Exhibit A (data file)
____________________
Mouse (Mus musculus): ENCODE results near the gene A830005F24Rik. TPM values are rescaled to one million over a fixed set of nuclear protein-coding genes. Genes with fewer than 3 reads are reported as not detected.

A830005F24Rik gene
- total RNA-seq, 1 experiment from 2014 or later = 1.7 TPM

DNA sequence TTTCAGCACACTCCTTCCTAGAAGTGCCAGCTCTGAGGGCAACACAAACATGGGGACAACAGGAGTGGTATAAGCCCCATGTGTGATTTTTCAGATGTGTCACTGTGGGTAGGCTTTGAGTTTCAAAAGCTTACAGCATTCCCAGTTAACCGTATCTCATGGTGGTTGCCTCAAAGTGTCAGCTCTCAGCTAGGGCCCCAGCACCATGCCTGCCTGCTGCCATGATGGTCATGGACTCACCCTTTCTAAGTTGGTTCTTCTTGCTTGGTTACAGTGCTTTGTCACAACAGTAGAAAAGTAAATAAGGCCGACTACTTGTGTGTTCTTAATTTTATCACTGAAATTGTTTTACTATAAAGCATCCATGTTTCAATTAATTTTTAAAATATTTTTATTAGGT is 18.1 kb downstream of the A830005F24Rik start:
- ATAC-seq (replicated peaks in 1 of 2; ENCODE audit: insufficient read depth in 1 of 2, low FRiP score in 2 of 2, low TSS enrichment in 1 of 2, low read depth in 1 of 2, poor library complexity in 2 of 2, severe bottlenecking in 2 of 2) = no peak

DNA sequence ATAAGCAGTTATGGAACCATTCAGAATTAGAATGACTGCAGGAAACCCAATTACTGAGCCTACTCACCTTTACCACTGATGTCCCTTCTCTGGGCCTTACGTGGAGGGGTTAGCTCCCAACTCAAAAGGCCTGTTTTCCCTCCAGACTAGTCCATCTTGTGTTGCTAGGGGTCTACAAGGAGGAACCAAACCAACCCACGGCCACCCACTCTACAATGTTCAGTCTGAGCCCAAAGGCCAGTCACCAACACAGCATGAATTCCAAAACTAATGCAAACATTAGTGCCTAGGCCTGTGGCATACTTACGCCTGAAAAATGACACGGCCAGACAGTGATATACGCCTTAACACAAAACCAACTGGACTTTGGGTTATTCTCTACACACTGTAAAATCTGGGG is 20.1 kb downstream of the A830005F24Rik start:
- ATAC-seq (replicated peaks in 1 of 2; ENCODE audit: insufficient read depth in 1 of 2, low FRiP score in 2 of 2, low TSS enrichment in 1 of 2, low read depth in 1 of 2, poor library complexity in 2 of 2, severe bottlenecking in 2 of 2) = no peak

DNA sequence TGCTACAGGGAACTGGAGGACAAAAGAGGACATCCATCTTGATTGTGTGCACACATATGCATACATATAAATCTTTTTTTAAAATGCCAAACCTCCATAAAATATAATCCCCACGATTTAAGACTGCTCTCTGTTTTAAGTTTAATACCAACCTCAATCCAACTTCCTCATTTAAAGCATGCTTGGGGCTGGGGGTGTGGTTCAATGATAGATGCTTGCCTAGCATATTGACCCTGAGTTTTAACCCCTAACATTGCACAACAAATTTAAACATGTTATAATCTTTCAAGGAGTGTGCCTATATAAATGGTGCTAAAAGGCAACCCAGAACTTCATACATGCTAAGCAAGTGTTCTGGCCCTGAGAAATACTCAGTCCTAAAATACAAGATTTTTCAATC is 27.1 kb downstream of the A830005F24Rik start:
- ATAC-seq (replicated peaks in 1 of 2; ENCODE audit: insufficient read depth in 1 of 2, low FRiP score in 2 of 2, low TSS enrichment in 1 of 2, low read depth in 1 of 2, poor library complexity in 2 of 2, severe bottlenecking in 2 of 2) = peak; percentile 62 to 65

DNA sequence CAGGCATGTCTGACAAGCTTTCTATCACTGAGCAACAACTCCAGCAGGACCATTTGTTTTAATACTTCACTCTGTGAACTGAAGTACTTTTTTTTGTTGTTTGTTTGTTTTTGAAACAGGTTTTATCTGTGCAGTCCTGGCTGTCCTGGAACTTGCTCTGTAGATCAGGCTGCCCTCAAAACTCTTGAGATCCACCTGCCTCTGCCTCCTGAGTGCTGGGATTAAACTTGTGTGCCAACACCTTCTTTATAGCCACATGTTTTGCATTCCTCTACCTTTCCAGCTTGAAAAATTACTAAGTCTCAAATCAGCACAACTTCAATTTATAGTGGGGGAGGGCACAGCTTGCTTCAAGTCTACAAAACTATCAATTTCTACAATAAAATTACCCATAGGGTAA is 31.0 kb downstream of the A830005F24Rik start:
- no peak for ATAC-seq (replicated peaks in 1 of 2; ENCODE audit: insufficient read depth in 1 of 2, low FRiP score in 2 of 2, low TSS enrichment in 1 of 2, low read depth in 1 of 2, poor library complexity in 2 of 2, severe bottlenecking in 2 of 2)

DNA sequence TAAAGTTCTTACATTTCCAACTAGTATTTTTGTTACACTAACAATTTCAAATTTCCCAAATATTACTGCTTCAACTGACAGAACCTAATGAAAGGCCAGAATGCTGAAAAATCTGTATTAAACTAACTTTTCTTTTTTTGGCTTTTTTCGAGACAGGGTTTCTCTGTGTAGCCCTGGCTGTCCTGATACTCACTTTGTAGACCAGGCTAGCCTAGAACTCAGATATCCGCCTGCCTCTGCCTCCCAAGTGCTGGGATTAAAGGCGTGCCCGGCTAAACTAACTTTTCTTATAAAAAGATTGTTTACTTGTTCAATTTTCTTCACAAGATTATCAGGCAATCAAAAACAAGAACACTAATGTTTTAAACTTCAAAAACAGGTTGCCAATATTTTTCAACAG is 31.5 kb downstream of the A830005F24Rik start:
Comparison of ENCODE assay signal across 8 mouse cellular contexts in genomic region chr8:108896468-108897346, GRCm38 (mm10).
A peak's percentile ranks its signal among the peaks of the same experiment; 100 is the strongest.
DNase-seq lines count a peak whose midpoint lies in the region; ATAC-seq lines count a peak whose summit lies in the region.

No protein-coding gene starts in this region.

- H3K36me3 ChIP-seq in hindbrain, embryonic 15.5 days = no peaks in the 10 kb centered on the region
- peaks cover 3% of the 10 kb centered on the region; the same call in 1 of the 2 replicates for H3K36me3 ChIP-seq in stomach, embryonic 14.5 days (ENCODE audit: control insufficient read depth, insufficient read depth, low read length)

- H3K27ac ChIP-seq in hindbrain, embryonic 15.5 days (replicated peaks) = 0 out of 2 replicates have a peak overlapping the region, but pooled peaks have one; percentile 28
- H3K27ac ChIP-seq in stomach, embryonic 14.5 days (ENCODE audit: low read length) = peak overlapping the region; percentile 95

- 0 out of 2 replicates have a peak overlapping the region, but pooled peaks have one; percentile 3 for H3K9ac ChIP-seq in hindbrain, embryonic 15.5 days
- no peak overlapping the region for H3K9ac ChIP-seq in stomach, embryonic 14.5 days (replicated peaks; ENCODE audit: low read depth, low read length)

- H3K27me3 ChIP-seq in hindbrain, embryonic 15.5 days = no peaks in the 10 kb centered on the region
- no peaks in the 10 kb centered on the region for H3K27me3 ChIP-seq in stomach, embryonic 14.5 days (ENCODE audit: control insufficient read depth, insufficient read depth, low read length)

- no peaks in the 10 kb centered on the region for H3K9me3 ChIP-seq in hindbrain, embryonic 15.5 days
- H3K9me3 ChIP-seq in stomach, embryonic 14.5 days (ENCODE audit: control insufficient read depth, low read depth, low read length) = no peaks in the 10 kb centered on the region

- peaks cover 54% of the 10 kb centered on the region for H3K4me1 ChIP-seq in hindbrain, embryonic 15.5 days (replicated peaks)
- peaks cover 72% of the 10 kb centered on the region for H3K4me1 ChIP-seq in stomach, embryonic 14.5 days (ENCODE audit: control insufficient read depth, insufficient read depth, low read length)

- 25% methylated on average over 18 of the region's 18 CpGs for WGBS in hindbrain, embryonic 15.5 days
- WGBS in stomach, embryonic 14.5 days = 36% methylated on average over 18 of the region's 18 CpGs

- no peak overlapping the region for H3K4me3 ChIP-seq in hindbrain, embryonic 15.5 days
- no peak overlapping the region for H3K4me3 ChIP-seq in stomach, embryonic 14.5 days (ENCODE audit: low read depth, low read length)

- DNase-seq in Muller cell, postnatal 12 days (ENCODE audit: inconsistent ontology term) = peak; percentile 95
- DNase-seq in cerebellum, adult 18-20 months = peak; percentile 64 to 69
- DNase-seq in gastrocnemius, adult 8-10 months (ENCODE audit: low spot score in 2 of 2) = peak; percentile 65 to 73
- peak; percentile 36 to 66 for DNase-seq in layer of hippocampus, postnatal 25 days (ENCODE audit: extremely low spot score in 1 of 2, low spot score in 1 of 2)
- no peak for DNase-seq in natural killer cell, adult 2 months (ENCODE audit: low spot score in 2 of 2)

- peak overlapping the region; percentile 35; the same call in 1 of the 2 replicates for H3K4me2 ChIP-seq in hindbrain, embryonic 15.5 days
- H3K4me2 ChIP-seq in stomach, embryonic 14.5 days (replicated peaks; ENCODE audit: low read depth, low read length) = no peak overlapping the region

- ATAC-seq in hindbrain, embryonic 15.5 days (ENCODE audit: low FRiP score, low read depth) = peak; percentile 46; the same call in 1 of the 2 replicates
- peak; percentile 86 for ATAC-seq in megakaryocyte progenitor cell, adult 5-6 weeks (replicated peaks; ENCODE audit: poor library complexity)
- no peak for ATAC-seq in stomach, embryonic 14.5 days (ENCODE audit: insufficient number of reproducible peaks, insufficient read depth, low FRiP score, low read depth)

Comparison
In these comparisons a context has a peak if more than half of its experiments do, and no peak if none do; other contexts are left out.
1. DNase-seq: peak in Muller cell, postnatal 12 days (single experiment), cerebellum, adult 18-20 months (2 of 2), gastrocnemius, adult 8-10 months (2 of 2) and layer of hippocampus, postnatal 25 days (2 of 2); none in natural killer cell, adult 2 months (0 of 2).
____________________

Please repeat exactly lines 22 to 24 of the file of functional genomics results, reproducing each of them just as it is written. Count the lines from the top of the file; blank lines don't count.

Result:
- no peak overlapping the region for H3K9ac ChIP-seq in stomach, embryonic 14.5 days (replicated peaks; ENCODE audit: low read depth, low read length)

- H3K27me3 ChIP-seq in hindbrain, embryonic 15.5 days = no peaks in the 10 kb centered on the region
- no peaks in the 10 kb centered on the region for H3K27me3 ChIP-seq in stomach, embryonic 14.5 days (ENCODE audit: control insufficient read depth, insufficient read depth, low read length)